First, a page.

He was educated at St. Mary's College, Manchester. He has been a foreign correspondent 'for the Guardian, and has contributed to the Month, The Times I irelary Supplement, the Lecnia,g News and the CATHOLIC HERA' D. Currently working for the international ,magazine, Newsweek. his relaxation time he devotes to the arts.
pr HE "Rights for Life" cam paign which sixth-formers of Adelphi House Convent Grammar School. Salford, have set in motion at school level, has spread to Merseyside.
The Salford girls, some of whom attended the interChurch protest rally in Liverpool recently when an application was going through the Liverpool City Council for the registration of Lynnwood, the Aigburth nursing home, as a private abortion clinic, have wiriten to Merseyside Catholic .secondary schools to ask them to join in a national youth protext against the Abortion Act.
They are seeking support for a Holy Innocents Day protest on December 28. The Salford girls suggest that religious services should be organised in local churches, and provide ideas for carols, biblical texts and special prayers. They are also hoping for all-night vigils and silent marche..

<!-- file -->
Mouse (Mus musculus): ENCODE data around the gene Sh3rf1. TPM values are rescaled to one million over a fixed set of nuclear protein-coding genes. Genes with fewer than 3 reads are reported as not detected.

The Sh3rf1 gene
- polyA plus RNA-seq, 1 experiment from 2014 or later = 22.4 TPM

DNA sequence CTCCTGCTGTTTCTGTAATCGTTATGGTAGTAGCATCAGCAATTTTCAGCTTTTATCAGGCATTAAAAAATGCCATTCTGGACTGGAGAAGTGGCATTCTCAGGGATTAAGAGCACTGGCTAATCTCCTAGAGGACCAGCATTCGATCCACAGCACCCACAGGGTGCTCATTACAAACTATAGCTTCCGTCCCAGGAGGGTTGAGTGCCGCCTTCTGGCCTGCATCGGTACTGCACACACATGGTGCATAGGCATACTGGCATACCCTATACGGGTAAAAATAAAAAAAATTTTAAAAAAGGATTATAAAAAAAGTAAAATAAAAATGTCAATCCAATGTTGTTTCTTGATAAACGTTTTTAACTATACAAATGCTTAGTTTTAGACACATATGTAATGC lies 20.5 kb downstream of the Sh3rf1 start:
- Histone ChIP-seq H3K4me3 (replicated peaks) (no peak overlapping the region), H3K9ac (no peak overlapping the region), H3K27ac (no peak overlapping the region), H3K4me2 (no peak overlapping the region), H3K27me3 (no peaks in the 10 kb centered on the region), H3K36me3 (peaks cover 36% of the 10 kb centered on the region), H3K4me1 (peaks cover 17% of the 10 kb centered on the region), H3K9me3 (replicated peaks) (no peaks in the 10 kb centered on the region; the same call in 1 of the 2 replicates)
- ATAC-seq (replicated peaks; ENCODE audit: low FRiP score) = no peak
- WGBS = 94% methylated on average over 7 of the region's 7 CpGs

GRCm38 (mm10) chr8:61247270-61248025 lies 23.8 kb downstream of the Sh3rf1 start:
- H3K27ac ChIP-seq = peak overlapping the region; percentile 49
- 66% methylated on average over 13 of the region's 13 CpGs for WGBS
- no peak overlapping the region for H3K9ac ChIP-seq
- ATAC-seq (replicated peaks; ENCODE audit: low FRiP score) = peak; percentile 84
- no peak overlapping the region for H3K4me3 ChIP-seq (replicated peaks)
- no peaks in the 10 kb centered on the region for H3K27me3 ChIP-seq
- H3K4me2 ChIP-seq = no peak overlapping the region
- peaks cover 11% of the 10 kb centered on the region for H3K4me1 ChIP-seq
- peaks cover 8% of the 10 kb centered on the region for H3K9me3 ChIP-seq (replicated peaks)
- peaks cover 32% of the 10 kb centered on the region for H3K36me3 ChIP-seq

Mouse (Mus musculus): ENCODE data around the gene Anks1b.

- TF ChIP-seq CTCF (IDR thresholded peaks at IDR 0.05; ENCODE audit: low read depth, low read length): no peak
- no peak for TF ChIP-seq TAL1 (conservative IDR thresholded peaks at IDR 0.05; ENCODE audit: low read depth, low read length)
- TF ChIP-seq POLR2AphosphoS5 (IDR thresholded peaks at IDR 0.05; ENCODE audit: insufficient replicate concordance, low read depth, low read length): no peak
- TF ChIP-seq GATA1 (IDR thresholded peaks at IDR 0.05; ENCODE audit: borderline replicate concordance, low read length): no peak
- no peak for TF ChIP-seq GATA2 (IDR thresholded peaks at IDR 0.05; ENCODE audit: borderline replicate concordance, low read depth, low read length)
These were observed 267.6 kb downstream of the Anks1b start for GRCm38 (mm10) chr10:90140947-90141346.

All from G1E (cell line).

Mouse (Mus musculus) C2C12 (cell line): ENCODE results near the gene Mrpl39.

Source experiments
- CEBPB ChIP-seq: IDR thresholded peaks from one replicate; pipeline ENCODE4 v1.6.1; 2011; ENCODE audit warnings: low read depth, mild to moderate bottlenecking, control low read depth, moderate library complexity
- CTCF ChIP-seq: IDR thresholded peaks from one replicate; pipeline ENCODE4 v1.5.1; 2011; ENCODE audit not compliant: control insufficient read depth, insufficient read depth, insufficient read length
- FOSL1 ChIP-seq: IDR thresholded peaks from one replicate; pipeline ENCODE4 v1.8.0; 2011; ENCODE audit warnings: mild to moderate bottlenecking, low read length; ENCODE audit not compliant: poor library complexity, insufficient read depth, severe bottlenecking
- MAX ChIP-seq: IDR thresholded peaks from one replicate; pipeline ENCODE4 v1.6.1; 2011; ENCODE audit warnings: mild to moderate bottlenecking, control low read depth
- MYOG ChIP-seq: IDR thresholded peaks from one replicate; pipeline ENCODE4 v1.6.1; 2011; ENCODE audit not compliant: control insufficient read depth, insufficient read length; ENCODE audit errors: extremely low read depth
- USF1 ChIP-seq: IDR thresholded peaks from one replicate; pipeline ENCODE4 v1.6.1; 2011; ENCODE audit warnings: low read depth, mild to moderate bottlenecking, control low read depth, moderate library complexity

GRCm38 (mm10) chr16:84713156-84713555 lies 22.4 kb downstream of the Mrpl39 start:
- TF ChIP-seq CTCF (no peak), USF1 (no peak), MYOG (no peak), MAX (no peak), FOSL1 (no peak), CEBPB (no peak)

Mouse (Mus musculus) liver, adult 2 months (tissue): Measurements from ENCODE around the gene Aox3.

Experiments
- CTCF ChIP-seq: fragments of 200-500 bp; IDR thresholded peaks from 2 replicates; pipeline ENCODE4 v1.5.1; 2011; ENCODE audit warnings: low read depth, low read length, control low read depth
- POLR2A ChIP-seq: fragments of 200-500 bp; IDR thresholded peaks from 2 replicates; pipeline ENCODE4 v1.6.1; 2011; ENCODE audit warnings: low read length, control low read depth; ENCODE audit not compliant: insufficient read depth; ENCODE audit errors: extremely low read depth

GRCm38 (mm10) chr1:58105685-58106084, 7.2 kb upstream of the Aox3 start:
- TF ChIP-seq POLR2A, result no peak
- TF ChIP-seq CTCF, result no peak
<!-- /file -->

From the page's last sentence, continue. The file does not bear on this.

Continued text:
Peking link with Vatican
A T et everyone
know', dee the Vatican and tee ties F.ee not exactly on
speAine. there is more to the n rtt JtaltiStlu than the sounds of silence so obvious to everyone. At odd intervals a bundle arrives at the Vatican Observatory at Castelgandolfo —from Peking. For astronomieal research is about the only regular channel of communication between the two States.
An interview with the Rome newspaper II Messaggero by Mgr. Agostino Casaroli, secretary for the Public Affairs of the Church, disclosed that Peking does send astronomical data to the Vatican.
Not that the astronomers read it all. Fr. Patrick J. Treanor S. J., director of the observatory said : "We do get the occasional package—just odds and ends. It's no hot line. And most of it is propaganda, that sort of junk, mostly Mao". Fr, Treanor leaves it to Mgr. Casaroli to read, as he is too busy.
Fr. Treanor is recognised as one of the outstanding astronomers in Europe, Born in London 50 years ago and educated at St. Ignatius College, Stamford Hill, he received a doctorate from Oxford University for his work in solar spectroscopy and was a research fellow at Balliol from 1954 to 1959. He has also been a research associate in the universities of California and Chicago and editor of the journal the Observatory.